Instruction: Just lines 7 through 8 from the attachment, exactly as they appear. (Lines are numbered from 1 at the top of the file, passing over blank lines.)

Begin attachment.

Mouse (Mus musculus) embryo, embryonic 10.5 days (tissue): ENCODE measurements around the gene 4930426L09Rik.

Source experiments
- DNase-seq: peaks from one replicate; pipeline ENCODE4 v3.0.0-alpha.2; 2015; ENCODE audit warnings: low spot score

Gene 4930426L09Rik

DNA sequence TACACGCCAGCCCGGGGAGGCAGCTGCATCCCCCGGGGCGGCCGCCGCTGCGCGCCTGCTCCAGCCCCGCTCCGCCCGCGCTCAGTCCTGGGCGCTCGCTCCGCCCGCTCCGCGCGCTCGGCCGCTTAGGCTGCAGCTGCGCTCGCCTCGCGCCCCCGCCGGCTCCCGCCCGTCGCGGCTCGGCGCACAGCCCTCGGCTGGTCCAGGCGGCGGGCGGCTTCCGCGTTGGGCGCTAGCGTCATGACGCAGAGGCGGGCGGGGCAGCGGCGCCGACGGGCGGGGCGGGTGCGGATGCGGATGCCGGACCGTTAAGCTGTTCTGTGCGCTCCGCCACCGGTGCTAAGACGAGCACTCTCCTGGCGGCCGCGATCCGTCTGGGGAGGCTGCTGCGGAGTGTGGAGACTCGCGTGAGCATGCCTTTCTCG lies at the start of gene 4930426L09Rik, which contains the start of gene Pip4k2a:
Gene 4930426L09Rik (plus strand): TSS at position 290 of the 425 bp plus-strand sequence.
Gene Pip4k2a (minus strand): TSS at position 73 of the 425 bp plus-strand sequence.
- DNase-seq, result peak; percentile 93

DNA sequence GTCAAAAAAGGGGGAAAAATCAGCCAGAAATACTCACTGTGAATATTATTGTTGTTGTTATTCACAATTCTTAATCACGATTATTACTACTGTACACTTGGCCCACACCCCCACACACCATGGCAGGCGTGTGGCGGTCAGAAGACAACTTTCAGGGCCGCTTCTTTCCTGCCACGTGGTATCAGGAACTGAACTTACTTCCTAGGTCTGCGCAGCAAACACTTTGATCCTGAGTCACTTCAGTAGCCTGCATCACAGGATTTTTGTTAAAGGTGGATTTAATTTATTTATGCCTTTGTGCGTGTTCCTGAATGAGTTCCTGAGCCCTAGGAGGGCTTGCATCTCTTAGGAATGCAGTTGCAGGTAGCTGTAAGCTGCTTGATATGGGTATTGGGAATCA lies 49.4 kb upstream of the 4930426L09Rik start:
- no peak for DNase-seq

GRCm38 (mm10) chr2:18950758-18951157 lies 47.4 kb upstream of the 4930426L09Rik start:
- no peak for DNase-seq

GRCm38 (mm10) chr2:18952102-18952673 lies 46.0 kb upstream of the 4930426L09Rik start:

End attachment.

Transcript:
Gene Pip4k2a (minus strand): TSS at position 73 of the 425 bp plus-strand sequence.
- DNase-seq, result peak; percentile 93